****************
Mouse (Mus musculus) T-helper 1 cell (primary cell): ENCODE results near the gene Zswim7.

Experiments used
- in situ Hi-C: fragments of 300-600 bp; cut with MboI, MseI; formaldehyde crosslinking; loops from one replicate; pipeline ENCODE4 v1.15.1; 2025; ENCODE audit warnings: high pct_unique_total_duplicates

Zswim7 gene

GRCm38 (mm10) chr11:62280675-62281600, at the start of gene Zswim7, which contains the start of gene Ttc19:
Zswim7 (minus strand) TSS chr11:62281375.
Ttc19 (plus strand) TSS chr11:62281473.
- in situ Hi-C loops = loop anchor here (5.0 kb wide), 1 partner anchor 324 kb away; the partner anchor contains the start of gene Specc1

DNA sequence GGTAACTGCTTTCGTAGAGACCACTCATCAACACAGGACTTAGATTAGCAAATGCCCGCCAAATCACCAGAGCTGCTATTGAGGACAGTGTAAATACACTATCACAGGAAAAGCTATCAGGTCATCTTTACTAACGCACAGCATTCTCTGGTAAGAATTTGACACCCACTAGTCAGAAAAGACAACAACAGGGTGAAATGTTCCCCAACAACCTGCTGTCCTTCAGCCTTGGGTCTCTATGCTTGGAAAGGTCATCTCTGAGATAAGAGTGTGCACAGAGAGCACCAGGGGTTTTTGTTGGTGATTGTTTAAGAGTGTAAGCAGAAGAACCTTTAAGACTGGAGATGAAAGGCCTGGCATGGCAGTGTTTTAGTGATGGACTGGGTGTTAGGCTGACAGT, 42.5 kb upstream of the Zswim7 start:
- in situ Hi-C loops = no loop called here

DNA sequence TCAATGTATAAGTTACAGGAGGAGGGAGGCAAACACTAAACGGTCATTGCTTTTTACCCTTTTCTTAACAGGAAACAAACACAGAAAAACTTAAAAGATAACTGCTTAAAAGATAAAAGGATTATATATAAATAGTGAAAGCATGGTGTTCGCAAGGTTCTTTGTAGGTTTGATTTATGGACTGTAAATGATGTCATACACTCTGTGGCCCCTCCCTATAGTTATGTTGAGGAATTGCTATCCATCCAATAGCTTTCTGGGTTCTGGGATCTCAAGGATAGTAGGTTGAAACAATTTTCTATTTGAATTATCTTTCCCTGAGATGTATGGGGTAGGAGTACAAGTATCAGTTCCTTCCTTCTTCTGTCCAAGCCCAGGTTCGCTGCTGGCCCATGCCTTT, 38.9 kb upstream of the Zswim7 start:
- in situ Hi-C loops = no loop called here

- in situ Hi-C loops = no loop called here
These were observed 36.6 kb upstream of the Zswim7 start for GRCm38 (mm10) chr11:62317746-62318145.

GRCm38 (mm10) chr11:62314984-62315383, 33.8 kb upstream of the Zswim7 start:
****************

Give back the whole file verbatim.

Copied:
Mouse (Mus musculus) T-helper 1 cell (primary cell): ENCODE results near the gene Zswim7.

Experiments used
- in situ Hi-C: fragments of 300-600 bp; cut with MboI, MseI; formaldehyde crosslinking; loops from one replicate; pipeline ENCODE4 v1.15.1; 2025; ENCODE audit warnings: high pct_unique_total_duplicates

Zswim7 gene

GRCm38 (mm10) chr11:62280675-62281600, at the start of gene Zswim7, which contains the start of gene Ttc19:
Zswim7 (minus strand) TSS chr11:62281375.
Ttc19 (plus strand) TSS chr11:62281473.
- in situ Hi-C loops = loop anchor here (5.0 kb wide), 1 partner anchor 324 kb away; the partner anchor contains the start of gene Specc1

DNA sequence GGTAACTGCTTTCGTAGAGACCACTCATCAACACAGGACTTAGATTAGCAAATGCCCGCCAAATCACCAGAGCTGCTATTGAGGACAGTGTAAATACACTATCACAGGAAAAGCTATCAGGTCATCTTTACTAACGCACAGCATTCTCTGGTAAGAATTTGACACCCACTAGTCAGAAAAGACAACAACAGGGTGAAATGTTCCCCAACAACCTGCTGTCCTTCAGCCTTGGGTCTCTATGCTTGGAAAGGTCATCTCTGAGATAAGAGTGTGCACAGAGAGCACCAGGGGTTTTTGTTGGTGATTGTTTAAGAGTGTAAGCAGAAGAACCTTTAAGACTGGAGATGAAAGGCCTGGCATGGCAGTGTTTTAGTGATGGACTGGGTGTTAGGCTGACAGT, 42.5 kb upstream of the Zswim7 start:
- in situ Hi-C loops = no loop called here

DNA sequence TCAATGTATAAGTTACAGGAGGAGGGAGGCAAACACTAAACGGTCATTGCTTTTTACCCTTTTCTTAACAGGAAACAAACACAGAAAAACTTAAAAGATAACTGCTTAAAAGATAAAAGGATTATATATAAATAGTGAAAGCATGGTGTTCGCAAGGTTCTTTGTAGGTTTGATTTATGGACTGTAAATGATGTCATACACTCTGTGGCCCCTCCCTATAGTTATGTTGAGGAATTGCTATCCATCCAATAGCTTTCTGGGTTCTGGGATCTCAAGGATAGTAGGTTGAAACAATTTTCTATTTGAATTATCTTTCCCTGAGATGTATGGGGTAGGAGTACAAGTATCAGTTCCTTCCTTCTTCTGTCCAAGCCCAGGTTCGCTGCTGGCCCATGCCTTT, 38.9 kb upstream of the Zswim7 start:
- in situ Hi-C loops = no loop called here

- in situ Hi-C loops = no loop called here
These were observed 36.6 kb upstream of the Zswim7 start for GRCm38 (mm10) chr11:62317746-62318145.

GRCm38 (mm10) chr11:62314984-62315383, 33.8 kb upstream of the Zswim7 start: